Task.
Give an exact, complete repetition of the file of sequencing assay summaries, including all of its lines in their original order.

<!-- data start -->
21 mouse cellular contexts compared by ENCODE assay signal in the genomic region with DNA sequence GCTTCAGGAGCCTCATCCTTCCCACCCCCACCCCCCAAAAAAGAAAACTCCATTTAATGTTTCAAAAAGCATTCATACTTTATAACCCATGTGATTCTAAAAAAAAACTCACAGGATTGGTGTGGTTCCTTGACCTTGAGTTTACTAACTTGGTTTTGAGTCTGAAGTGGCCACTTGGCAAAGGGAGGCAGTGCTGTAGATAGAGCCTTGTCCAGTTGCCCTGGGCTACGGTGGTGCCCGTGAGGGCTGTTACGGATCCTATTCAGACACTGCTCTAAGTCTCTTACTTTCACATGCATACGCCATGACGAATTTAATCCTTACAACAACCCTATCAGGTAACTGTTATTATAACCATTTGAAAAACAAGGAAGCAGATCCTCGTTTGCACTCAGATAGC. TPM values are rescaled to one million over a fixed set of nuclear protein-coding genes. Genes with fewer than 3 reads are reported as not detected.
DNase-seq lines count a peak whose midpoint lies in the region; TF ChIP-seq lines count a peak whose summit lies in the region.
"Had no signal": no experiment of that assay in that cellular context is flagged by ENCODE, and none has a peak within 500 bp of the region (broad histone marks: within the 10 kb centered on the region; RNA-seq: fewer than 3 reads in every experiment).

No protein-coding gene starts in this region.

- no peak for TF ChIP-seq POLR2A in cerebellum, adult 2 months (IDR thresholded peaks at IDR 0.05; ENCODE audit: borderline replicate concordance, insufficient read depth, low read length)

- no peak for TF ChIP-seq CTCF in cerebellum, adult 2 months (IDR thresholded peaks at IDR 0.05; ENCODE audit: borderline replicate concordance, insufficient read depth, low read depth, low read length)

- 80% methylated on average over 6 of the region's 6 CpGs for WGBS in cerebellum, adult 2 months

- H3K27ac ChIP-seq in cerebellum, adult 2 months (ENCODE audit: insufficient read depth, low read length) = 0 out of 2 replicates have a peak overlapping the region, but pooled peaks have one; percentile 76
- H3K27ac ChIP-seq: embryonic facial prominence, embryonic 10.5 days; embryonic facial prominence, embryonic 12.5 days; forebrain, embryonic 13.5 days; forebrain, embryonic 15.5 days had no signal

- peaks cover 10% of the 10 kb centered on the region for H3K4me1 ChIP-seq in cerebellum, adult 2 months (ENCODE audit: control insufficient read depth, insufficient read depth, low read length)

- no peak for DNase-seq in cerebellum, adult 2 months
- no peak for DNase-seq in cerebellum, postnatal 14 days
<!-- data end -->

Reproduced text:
21 mouse cellular contexts compared by ENCODE assay signal in the genomic region with DNA sequence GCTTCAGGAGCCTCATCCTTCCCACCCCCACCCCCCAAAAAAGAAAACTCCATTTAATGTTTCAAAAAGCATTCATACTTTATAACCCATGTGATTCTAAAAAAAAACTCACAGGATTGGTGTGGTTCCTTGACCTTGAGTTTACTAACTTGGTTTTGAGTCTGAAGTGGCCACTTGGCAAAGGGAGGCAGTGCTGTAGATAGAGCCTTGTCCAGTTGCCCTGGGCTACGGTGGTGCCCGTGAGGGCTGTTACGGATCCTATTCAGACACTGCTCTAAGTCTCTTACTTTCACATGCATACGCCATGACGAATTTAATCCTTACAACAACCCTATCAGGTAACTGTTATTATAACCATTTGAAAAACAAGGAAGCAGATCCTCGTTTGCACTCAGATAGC. TPM values are rescaled to one million over a fixed set of nuclear protein-coding genes. Genes with fewer than 3 reads are reported as not detected.
DNase-seq lines count a peak whose midpoint lies in the region; TF ChIP-seq lines count a peak whose summit lies in the region.
"Had no signal": no experiment of that assay in that cellular context is flagged by ENCODE, and none has a peak within 500 bp of the region (broad histone marks: within the 10 kb centered on the region; RNA-seq: fewer than 3 reads in every experiment).

No protein-coding gene starts in this region.

- no peak for TF ChIP-seq POLR2A in cerebellum, adult 2 months (IDR thresholded peaks at IDR 0.05; ENCODE audit: borderline replicate concordance, insufficient read depth, low read length)

- no peak for TF ChIP-seq CTCF in cerebellum, adult 2 months (IDR thresholded peaks at IDR 0.05; ENCODE audit: borderline replicate concordance, insufficient read depth, low read depth, low read length)

- 80% methylated on average over 6 of the region's 6 CpGs for WGBS in cerebellum, adult 2 months

- H3K27ac ChIP-seq in cerebellum, adult 2 months (ENCODE audit: insufficient read depth, low read length) = 0 out of 2 replicates have a peak overlapping the region, but pooled peaks have one; percentile 76
- H3K27ac ChIP-seq: embryonic facial prominence, embryonic 10.5 days; embryonic facial prominence, embryonic 12.5 days; forebrain, embryonic 13.5 days; forebrain, embryonic 15.5 days had no signal

- peaks cover 10% of the 10 kb centered on the region for H3K4me1 ChIP-seq in cerebellum, adult 2 months (ENCODE audit: control insufficient read depth, insufficient read depth, low read length)

- no peak for DNase-seq in cerebellum, adult 2 months
- no peak for DNase-seq in cerebellum, postnatal 14 days